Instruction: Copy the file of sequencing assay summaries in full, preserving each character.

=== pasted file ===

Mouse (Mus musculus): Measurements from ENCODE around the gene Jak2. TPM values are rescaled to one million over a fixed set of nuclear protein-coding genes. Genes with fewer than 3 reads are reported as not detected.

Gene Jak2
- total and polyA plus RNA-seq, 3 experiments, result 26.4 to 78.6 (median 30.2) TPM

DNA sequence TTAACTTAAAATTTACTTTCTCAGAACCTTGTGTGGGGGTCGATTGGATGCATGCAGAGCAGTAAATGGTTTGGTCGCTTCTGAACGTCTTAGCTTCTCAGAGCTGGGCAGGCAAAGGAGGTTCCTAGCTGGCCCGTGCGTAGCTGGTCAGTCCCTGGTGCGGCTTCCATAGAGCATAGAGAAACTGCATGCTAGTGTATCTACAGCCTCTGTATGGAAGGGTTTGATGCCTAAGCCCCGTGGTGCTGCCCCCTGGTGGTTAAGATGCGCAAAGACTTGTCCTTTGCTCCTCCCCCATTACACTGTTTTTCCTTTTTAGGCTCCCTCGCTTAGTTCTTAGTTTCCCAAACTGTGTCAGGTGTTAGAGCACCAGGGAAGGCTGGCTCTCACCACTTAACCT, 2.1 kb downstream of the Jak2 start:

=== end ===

Mouse (Mus musculus): Measurements from ENCODE around the gene Jak2. TPM values are rescaled to one million over a fixed set of nuclear protein-coding genes. Genes with fewer than 3 reads are reported as not detected.

Gene Jak2
- total and polyA plus RNA-seq, 3 experiments, result 26.4 to 78.6 (median 30.2) TPM

DNA sequence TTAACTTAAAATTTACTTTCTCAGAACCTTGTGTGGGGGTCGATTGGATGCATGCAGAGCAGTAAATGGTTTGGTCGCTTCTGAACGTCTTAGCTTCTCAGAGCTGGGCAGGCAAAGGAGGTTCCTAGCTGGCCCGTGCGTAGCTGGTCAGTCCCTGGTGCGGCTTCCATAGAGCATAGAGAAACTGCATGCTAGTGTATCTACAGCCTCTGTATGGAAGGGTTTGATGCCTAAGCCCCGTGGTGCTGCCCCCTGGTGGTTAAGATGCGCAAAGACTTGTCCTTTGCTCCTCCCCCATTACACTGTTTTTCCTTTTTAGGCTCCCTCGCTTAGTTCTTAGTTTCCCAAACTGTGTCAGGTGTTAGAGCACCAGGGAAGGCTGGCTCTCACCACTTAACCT, 2.1 kb downstream of the Jak2 start: